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THE BIBLE UNEARTHED by Israel Finkelstein


Archaeology’s New Vision of Ancient Israel and the Origin of Its Sacred Texts

by Israel Finkelstein & Neil Asher Silberman

Pub Date: Jan. 10th, 2001
ISBN: 0-684-86912-8
Publisher: Free Press

A highly readable introduction to ancient archaeology and what it can teach us about the Bible.

What do the digs of the last three decades tell us about the Old Testament? In short, they tell us that most of the Hebrew Bible is bunk. The patriarchs—Abraham, Isaac, and Jacob (along, presumably, with their matriarchal wives, Sarah, Rebecca, Rachel, and Leah)—never existed. There’s no real evidence for the Exodus from Egypt, either. The evidence for the battle Joshua heroically fought with Jericho is “weak.” Digs in Jerusalem haven’t produced any evidence of a glorious reign of David. But archaeology does more than destruct biblical stories—it also offers new hypotheses. Just who were the Israelites if not the literal descendants of a literal guy named Abraham? Clues to their origins lay, the authors claim, in their earliest settlements, which have been excavated. The site of Izbet Sartah, for example, is laid out in an oval, indicating that the dwellers were pastoral. All this archaeological evidence, say Finkelstein (Archaeology/Tel Aviv Univ.) and Silberman (The Hidden Scrolls, 1994), adds up to a major revision of the literary history of the Bible. We can no longer believe that the so-called Book of J was written around the tenth century b.c. On the contrary, argue the authors, it was probably written in the seventh century b.c., and the stories of the patriarchs, the Exodus, and so forth are really expressions of a “religious reform movement” that swept the kingdom of Judah then. The authors are to be commended for not overestimating the importance of historical fact—so what, they ask, if Abraham and Isaac never really existed? They are still important “spiritual” and “metaphorical” figures, “more powerful and timeless than the fleeting adventures of a few historical individuals herding sheep” ever could have been.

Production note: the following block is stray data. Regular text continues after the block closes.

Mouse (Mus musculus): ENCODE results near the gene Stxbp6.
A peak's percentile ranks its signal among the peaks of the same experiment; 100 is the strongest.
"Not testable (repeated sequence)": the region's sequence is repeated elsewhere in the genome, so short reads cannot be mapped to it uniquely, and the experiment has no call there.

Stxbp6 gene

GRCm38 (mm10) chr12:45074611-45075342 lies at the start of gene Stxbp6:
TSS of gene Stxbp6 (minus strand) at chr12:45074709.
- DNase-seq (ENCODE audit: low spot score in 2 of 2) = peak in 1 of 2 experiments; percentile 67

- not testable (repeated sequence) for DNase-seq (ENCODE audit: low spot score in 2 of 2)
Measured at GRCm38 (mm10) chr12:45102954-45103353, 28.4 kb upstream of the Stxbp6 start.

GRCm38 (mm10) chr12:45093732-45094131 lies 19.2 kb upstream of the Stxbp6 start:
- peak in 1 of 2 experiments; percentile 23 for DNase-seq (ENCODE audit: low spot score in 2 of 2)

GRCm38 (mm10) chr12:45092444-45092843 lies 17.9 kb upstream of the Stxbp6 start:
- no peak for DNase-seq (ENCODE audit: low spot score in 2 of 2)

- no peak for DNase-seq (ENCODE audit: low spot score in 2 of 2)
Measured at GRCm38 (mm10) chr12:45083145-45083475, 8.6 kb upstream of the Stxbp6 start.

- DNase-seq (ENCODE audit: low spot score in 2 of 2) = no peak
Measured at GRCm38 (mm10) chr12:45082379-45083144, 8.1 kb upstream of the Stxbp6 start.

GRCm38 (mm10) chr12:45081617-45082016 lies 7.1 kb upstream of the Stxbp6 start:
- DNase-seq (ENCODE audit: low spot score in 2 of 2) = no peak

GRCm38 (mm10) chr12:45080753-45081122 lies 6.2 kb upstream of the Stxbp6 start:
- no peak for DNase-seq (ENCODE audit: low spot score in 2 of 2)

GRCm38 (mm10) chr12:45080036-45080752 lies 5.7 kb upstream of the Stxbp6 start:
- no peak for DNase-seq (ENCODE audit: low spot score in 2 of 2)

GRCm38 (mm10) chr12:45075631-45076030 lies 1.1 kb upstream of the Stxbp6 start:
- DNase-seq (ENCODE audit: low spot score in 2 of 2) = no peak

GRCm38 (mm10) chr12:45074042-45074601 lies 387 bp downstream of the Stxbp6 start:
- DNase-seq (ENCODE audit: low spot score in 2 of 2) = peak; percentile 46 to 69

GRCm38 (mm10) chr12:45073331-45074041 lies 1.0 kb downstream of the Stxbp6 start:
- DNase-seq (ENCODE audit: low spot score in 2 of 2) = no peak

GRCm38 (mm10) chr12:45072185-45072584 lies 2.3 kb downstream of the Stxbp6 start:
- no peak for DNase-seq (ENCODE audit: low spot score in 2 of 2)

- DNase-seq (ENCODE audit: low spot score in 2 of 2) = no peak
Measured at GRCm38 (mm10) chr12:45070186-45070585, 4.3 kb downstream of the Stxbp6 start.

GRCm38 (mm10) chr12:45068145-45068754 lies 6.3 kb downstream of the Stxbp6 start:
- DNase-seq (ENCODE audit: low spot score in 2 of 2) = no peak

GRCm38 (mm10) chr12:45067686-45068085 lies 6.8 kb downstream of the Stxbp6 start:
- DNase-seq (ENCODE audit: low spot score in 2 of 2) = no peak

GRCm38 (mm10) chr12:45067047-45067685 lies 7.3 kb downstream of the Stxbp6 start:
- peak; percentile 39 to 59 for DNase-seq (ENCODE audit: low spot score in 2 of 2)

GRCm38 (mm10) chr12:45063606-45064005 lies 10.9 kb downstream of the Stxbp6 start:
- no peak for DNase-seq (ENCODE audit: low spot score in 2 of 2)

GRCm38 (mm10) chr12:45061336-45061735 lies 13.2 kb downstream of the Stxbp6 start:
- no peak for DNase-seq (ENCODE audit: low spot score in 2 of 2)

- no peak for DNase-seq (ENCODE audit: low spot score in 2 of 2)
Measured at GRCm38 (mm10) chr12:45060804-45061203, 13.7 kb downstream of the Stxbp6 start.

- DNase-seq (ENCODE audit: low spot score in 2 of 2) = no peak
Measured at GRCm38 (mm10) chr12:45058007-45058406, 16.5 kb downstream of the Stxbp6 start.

Believers won’t much like this new look at the Bible through an archaeological lens, and scholars won’t find anything new, but everyone else will find Finkelstein and Silberman amiable guides.